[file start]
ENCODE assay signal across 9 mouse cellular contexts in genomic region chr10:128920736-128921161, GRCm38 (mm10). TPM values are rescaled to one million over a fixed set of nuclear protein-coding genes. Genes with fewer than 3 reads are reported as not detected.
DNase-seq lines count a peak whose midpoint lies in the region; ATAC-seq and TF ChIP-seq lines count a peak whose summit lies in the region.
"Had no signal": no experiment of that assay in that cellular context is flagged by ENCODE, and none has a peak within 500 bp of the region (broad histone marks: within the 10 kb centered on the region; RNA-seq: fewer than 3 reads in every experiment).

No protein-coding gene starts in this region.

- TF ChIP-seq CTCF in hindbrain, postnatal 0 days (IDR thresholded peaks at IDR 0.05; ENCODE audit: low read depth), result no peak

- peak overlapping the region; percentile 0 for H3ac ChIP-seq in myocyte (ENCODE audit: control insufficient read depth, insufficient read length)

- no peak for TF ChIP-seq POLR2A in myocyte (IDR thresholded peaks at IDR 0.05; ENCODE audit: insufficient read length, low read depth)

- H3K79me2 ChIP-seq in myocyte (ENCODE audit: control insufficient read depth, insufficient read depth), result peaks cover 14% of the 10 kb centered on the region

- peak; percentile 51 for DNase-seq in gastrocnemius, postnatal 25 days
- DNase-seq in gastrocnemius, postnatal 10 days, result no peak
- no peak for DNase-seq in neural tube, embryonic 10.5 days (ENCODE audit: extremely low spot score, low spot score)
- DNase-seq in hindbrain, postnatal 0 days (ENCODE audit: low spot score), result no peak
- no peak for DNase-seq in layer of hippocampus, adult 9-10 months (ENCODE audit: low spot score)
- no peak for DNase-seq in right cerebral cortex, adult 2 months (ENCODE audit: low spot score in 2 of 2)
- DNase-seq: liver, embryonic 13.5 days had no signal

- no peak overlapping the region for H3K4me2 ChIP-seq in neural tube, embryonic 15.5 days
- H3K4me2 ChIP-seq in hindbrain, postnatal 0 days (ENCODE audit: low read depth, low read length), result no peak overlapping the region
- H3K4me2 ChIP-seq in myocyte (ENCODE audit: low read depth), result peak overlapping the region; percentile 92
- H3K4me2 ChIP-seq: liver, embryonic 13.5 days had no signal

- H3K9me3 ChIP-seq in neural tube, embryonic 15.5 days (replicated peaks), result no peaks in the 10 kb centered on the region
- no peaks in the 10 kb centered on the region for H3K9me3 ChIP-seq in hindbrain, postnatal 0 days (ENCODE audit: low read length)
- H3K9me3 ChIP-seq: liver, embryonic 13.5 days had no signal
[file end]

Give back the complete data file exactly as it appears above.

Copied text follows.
ENCODE assay signal across 9 mouse cellular contexts in genomic region chr10:128920736-128921161, GRCm38 (mm10). TPM values are rescaled to one million over a fixed set of nuclear protein-coding genes. Genes with fewer than 3 reads are reported as not detected.
DNase-seq lines count a peak whose midpoint lies in the region; ATAC-seq and TF ChIP-seq lines count a peak whose summit lies in the region.
"Had no signal": no experiment of that assay in that cellular context is flagged by ENCODE, and none has a peak within 500 bp of the region (broad histone marks: within the 10 kb centered on the region; RNA-seq: fewer than 3 reads in every experiment).

No protein-coding gene starts in this region.

- TF ChIP-seq CTCF in hindbrain, postnatal 0 days (IDR thresholded peaks at IDR 0.05; ENCODE audit: low read depth), result no peak

- peak overlapping the region; percentile 0 for H3ac ChIP-seq in myocyte (ENCODE audit: control insufficient read depth, insufficient read length)

- no peak for TF ChIP-seq POLR2A in myocyte (IDR thresholded peaks at IDR 0.05; ENCODE audit: insufficient read length, low read depth)

- H3K79me2 ChIP-seq in myocyte (ENCODE audit: control insufficient read depth, insufficient read depth), result peaks cover 14% of the 10 kb centered on the region

- peak; percentile 51 for DNase-seq in gastrocnemius, postnatal 25 days
- DNase-seq in gastrocnemius, postnatal 10 days, result no peak
- no peak for DNase-seq in neural tube, embryonic 10.5 days (ENCODE audit: extremely low spot score, low spot score)
- DNase-seq in hindbrain, postnatal 0 days (ENCODE audit: low spot score), result no peak
- no peak for DNase-seq in layer of hippocampus, adult 9-10 months (ENCODE audit: low spot score)
- no peak for DNase-seq in right cerebral cortex, adult 2 months (ENCODE audit: low spot score in 2 of 2)
- DNase-seq: liver, embryonic 13.5 days had no signal

- no peak overlapping the region for H3K4me2 ChIP-seq in neural tube, embryonic 15.5 days
- H3K4me2 ChIP-seq in hindbrain, postnatal 0 days (ENCODE audit: low read depth, low read length), result no peak overlapping the region
- H3K4me2 ChIP-seq in myocyte (ENCODE audit: low read depth), result peak overlapping the region; percentile 92
- H3K4me2 ChIP-seq: liver, embryonic 13.5 days had no signal

- H3K9me3 ChIP-seq in neural tube, embryonic 15.5 days (replicated peaks), result no peaks in the 10 kb centered on the region
- no peaks in the 10 kb centered on the region for H3K9me3 ChIP-seq in hindbrain, postnatal 0 days (ENCODE audit: low read length)
- H3K9me3 ChIP-seq: liver, embryonic 13.5 days had no signal